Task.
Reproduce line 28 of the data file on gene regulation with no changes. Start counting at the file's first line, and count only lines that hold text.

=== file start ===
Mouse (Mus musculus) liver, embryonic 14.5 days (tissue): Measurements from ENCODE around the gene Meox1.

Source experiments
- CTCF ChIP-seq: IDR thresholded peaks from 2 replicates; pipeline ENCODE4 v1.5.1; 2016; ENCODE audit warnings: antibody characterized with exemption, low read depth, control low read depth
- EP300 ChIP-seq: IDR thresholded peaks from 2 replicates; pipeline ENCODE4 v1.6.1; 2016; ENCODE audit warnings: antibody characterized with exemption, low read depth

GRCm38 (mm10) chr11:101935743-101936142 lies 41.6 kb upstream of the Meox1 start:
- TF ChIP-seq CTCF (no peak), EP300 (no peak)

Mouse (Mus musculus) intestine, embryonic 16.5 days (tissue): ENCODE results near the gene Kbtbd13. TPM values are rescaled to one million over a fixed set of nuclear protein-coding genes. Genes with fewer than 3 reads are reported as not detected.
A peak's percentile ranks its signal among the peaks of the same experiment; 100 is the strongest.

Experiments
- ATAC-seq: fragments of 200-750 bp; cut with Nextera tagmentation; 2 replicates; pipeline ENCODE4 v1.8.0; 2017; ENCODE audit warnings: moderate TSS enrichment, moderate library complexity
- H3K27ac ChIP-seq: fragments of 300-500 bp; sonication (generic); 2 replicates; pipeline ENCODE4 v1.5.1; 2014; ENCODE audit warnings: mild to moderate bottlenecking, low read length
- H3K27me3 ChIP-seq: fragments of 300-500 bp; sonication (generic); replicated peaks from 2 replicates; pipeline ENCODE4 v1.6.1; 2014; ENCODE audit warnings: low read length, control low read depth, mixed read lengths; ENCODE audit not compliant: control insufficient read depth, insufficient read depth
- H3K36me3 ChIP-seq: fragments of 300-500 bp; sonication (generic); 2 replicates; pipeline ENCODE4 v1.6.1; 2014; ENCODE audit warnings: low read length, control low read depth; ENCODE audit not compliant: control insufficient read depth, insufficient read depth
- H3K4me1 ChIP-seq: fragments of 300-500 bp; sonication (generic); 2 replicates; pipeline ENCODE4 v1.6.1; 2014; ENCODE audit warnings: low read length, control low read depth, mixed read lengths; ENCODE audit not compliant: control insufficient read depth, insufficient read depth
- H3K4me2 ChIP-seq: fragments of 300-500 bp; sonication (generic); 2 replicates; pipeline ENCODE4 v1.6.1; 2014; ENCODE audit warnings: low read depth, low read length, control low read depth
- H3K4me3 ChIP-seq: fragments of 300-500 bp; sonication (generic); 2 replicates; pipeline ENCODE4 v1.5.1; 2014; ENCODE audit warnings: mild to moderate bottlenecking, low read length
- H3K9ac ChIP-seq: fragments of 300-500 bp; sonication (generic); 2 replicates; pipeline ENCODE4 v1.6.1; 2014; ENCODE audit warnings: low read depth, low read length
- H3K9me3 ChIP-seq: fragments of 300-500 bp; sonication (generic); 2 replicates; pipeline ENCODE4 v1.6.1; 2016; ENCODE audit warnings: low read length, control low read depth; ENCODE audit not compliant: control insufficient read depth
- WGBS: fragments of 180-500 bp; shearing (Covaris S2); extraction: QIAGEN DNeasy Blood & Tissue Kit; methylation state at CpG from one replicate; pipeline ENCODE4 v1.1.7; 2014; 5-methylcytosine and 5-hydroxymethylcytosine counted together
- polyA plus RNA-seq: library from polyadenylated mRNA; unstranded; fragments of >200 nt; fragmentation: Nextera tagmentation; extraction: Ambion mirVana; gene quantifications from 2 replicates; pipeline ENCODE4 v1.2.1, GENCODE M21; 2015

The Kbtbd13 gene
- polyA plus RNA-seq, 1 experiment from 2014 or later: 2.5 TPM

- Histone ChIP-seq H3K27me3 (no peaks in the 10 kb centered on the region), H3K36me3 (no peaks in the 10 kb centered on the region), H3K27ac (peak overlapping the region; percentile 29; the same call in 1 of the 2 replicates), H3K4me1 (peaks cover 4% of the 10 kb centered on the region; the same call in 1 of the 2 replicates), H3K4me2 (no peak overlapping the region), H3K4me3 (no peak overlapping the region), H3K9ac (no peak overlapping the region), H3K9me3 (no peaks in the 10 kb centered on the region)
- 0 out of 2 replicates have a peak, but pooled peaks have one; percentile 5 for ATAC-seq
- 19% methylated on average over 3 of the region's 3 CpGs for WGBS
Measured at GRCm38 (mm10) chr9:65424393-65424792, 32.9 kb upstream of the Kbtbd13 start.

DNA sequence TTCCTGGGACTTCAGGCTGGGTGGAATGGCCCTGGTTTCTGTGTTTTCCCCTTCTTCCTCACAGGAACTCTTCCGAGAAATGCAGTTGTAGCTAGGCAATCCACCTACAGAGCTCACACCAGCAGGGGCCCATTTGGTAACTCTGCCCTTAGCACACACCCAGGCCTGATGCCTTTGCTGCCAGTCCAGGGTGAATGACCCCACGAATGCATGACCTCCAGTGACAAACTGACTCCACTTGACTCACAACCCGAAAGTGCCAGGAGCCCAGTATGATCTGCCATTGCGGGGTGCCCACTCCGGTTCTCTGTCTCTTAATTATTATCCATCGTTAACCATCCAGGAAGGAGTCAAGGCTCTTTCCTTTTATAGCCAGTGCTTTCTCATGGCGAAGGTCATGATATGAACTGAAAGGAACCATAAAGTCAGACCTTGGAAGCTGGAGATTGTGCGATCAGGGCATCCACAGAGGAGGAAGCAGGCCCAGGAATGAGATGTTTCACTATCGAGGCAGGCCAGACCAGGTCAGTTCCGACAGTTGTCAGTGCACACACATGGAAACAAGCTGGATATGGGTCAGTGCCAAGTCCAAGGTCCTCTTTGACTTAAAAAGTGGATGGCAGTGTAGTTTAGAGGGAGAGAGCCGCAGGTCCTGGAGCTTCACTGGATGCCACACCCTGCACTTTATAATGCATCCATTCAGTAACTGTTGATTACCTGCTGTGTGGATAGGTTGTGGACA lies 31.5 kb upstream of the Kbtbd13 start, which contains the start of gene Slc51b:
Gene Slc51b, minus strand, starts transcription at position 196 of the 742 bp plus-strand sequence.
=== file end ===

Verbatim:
Gene Slc51b, minus strand, starts transcription at position 196 of the 742 bp plus-strand sequence.